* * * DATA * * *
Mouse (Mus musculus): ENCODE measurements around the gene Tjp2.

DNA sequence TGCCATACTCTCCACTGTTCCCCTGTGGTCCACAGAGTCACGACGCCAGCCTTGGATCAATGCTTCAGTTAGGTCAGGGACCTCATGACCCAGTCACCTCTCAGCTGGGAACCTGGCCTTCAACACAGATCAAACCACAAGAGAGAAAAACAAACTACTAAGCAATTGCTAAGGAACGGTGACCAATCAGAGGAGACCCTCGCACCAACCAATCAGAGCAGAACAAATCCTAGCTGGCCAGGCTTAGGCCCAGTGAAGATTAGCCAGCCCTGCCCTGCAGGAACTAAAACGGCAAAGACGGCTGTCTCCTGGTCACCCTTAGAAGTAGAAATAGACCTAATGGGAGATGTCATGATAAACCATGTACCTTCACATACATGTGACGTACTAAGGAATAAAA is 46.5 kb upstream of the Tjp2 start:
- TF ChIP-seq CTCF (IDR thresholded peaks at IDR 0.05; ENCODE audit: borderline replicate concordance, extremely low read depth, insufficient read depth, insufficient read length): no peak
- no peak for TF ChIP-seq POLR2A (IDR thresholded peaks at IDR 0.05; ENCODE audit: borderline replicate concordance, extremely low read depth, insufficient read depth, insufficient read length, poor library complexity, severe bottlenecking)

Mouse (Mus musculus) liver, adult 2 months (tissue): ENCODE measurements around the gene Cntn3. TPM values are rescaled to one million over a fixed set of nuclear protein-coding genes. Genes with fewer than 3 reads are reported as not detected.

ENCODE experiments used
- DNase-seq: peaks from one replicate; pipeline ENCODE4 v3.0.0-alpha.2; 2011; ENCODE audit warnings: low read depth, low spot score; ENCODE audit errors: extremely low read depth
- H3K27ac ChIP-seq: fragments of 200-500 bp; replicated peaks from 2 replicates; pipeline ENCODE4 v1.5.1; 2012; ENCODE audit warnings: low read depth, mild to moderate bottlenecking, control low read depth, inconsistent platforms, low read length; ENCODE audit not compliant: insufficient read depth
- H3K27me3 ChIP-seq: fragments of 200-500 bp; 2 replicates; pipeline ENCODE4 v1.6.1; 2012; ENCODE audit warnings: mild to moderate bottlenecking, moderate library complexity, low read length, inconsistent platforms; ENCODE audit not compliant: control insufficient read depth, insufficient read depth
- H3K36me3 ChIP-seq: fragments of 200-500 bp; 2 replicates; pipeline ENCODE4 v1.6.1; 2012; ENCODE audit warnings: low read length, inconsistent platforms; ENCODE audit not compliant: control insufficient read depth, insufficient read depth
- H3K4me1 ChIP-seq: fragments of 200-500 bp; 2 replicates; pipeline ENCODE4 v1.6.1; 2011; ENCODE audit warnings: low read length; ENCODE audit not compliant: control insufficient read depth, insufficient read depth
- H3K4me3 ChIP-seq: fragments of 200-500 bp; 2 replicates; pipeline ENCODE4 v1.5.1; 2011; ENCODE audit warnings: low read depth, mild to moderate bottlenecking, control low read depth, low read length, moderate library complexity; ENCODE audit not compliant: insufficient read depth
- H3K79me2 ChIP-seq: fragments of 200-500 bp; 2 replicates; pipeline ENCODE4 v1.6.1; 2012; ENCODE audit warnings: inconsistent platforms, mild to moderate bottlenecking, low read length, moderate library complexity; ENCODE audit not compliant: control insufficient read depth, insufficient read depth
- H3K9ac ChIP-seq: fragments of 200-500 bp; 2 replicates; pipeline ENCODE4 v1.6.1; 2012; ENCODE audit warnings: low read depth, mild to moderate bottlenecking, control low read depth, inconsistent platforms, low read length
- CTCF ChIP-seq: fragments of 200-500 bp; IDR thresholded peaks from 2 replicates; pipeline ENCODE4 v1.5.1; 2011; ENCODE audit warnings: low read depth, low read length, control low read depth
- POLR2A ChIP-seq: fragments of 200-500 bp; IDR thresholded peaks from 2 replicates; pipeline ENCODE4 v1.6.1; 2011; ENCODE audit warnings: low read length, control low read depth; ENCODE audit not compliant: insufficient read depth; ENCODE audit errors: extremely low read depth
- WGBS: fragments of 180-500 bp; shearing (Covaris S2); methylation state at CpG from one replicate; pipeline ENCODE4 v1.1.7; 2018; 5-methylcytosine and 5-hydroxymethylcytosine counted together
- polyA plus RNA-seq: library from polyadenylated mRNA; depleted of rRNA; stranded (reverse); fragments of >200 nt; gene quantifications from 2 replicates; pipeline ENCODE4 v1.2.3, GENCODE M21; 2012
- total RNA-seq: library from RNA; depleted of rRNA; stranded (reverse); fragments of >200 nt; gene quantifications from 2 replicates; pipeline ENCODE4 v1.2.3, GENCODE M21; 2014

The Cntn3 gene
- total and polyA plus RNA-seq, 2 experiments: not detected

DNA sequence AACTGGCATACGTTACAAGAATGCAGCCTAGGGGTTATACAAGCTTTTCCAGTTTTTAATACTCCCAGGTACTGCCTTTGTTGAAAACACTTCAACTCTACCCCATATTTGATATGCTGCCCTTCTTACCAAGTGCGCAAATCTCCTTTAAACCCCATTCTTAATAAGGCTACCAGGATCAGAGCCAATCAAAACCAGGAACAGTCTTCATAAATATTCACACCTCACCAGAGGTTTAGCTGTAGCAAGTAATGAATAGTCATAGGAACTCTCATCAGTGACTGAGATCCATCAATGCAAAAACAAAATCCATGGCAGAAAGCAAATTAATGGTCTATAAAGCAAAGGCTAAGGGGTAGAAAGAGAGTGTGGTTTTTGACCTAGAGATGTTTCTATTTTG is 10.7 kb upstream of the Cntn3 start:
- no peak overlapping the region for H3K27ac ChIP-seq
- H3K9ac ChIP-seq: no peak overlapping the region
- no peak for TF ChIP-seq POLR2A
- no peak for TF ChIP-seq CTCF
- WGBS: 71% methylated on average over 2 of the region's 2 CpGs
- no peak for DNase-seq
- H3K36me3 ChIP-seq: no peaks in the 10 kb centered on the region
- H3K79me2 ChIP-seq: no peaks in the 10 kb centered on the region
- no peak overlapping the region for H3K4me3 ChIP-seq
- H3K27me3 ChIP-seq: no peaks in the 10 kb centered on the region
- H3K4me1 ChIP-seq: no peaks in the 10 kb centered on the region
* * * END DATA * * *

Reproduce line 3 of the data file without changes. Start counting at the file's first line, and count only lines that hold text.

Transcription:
- TF ChIP-seq CTCF (IDR thresholded peaks at IDR 0.05; ENCODE audit: borderline replicate concordance, extremely low read depth, insufficient read depth, insufficient read length): no peak